Album reviews

Julia Hülsmann Quartet – “The Next Door”

Julia Hülsmann QuartetThe Next Door
(ECM Records. Review by Graham Spry)

Since the release of her remarkable debut album, The End of a Summer, on ECM Records in 2008, a new release from German pianist Julia Hülsmann is always an eagerly anticipated event. It is a pleasure to hear her assured touch on the piano, generally evident from the very first notes she plays on her albums. The anticipation is greatest when she is accompanied by members of her regular trio, namely Marc Muellbauer on double bass and Heinrich Köbberling on drums. On her new album The Next Door as on her last album in 2019, Not Far From Here, the trio is augmented by tenor saxophonist, Uli Kempendorff, to make up the Julia Hülsmann Quartet

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There is an especial kind of gratification in hearing music from an ensemble that has worked for so long and so well together, as can be attested in the histories of the Brad Mehldau Trio or the Bad Plus, so when the line-up is changed there is bound to be heightened expectation and greater scrutiny. It is not that there is doubt about Kempendorff’s capabilities, but rather concern whether the additional presence of the saxophone might trouble the waters of such a well-balanced outfit. However, perhaps more so than on the last album, the quartet functions as naturally integrated and mutually responsive as did the trio. On The Next Door, there is also more shared responsibility in the song writing credits. Fewer than half the tunes on the album are by Hülsmann; the three other musicians each contribute at least one composition.

The album opens with two tracks by Hülsmann, Empty Hands and Made Of Wood, which could be described as characteristic of her. The tunes are mostly restrained, the piano assertive but unshowy, and there is space for the saxophone to shine without over-shadowing the other instruments. The musicians explore the opportunities presented by the tunes to work sympathetically with one another. Hülsmann’s composition Jetzt Noch-Nicht appears twice on the album, first as a brief duet with Kempendorff and then, less brooding and with rather more swing, with the whole quartet. Her final contribution is Fluid, a tune whose title encapsulates the shifting interplay of instrumentation that steadily crystalises as the tune progresses.

Three of the album’s tunes are composed by Muellbauer, including the album’s final track, Valdemossa, a charming bossa nova inspired by Chopin’s Prelude No. 4 that ends abruptly (as does the whole album) with the listener still expecting, and perhaps hoping, for more. Muellbauer’s tunes are generally more abstract and angular than Hülsmann’s, as hinted at by the titles Polychrome and Wasp at the Window, and provide a complementary edginess. Köbberling’s two tunes could hardly be more contrasting. Post Post Post betrays the influence of Bill Evan’s Peace Piece from the first note, whereas the most obvious influence for Lightcap is the impressionist drumming style of Paul Motian that sometimes sound like it is advancing backwards and up the stairs. Kempendorff contributes only one composition, the irrepressibly jaunty Open Up, which allows the four instruments to intermingle and weave around each other in a way that suggests plenty of improvisatory opportunities in a live gig.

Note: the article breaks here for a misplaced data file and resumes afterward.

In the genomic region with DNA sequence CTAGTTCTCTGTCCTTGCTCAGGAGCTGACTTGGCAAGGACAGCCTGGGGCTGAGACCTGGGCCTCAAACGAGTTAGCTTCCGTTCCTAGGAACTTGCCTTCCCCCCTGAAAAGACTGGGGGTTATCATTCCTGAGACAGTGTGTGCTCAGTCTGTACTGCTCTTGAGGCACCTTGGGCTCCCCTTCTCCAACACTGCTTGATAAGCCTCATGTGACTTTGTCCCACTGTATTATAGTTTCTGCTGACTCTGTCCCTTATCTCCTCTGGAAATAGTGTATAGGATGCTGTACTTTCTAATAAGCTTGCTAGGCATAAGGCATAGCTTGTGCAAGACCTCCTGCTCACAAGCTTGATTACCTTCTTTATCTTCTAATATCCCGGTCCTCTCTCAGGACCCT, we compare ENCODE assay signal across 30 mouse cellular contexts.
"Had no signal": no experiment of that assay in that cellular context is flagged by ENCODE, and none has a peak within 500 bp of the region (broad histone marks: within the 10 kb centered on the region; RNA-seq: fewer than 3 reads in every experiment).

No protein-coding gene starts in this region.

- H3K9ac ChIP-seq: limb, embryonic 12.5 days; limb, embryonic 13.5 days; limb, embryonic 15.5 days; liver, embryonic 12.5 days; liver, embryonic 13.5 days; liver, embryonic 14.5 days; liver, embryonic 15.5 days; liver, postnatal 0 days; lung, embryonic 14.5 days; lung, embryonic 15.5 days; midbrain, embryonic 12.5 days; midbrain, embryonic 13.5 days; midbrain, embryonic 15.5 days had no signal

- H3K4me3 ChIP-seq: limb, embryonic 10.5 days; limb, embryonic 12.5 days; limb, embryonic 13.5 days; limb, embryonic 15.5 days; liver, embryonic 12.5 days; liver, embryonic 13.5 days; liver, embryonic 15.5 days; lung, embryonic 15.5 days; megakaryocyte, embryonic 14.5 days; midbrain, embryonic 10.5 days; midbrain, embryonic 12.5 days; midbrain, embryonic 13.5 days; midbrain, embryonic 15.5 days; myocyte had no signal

Like many fellow European jazz artists, not least fellow German pianist, Michael Wollny, Hülsmann’s albums generally include at least one jazz reinterpretation of a contemporary pop song: in this case Prince’s Sometimes It Snows in April. This delightful version exemplifies why this practice, much more common in the earlier days of jazz, has so much to recommend it. The quartet’s exploration of the tune brings to the surface its qualities of a catchy melody, harmonic hook and relaxed groove that can sometimes be submerged under the oppressive weight of studio production. And in the hands of a sympathetic quartet, Prince’s tune could scarcely expect better.

The album’s title, The Next Door, suggests that the album is a further step in the progress of Hülsmann’s music by exploring music that is comfortably adjacent to where she has been before without treading again on ground already covered. The album was recorded earlier this year and she is touring her new album mostly in Germany, but also in Switzerland, Austria and Norway. It’s unfortunate that she won’t be performing in the UK, but this loss to British concert-goers can be partly addressed by listening to the quartet’s exceptional new album.

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